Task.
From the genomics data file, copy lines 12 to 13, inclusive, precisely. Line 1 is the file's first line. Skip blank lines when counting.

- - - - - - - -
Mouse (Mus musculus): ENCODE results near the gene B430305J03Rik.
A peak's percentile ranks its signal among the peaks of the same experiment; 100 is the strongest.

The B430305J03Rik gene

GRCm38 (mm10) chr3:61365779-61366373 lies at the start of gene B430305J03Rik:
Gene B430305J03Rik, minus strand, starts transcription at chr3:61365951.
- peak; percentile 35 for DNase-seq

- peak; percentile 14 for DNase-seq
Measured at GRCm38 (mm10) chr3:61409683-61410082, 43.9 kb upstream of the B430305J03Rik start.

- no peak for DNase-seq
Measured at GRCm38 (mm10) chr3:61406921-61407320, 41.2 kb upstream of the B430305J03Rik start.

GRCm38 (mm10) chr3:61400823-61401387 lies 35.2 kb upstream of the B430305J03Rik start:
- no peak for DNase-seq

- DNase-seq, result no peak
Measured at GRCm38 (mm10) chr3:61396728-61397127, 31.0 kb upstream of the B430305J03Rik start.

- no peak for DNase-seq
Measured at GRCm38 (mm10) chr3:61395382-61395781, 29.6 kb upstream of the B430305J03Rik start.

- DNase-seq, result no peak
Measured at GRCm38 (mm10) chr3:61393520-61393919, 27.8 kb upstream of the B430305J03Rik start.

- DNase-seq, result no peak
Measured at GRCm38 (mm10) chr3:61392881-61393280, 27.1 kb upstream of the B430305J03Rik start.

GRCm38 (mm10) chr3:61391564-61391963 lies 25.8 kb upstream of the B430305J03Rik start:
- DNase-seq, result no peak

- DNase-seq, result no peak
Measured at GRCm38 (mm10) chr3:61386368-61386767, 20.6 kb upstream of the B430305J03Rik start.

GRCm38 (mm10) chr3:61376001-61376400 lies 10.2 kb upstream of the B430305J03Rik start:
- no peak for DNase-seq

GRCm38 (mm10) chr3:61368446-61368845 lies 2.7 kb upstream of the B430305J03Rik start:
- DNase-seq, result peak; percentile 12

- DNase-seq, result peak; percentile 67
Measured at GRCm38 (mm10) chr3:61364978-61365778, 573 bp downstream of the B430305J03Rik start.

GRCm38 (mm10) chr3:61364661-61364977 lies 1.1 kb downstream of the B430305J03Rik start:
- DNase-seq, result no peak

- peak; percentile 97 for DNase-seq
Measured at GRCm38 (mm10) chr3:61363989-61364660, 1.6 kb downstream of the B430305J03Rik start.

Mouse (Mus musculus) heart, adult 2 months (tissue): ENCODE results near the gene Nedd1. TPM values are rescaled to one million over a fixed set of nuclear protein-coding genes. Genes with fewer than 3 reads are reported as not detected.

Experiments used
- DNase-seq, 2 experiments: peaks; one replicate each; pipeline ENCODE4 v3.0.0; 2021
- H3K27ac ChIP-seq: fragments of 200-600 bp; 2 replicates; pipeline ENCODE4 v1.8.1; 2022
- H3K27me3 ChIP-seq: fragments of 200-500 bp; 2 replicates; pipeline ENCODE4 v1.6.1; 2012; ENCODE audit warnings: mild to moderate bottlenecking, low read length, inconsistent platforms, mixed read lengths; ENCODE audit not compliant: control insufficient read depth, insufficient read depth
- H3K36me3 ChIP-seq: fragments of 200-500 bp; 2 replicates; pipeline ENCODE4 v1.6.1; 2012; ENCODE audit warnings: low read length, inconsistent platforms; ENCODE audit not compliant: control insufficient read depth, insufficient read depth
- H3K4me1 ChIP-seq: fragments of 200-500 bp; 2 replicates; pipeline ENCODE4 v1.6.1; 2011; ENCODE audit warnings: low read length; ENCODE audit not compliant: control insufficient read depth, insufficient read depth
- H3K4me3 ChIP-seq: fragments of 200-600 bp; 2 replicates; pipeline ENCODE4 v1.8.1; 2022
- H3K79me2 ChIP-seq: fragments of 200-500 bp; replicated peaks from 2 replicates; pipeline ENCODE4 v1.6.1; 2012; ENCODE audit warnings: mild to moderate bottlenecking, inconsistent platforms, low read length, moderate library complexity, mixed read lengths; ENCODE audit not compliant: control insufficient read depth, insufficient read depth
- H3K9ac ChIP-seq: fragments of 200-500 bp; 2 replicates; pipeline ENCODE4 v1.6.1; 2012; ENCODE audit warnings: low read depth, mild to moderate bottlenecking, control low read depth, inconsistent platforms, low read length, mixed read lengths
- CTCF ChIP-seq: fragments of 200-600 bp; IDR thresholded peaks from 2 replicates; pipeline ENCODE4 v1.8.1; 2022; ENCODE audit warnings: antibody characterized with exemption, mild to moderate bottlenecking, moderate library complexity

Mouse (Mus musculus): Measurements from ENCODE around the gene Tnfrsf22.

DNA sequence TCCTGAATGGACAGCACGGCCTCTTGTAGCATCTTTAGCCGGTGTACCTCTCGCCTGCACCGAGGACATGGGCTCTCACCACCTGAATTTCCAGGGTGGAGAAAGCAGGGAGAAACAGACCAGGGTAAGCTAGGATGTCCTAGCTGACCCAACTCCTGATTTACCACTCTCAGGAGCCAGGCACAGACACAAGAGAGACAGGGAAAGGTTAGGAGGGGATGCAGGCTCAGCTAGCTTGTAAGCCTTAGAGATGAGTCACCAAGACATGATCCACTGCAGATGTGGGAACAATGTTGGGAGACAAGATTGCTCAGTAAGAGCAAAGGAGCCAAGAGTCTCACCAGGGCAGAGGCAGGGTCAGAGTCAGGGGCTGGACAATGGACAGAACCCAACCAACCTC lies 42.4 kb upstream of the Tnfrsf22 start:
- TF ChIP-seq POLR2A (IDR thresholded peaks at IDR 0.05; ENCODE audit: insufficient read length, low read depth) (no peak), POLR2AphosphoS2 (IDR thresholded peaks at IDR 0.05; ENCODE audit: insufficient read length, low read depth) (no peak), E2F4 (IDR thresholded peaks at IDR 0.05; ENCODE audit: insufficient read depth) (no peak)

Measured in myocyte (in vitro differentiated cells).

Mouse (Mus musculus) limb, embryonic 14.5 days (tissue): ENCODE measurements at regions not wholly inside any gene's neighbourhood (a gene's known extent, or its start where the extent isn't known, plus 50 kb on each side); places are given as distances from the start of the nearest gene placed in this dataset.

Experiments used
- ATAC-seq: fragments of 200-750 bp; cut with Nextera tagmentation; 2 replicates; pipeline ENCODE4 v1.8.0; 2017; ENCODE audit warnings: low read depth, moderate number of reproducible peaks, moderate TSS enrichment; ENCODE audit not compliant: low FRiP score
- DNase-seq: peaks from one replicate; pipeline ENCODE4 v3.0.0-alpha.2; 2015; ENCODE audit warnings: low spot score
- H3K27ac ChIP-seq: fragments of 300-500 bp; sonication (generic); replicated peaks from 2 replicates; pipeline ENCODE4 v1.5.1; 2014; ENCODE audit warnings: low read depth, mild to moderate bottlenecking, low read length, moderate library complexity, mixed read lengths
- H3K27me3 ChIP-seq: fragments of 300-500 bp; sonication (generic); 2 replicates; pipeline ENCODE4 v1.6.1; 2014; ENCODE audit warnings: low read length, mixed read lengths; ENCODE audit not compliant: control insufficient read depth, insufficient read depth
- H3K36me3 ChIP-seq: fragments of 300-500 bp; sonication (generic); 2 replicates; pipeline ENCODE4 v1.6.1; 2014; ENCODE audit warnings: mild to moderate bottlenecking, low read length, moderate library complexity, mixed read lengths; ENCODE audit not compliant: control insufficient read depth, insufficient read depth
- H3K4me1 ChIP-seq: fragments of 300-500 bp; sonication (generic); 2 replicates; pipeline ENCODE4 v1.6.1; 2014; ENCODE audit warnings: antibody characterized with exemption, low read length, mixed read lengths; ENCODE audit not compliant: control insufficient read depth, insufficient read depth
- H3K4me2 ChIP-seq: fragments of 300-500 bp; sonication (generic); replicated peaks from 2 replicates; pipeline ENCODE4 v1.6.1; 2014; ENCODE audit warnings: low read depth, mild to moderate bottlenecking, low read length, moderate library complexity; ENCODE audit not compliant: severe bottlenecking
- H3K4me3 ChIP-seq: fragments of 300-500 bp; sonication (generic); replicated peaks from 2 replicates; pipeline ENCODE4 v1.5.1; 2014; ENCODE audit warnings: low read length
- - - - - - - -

- no peak for DNase-seq

- DNase-seq, result no peak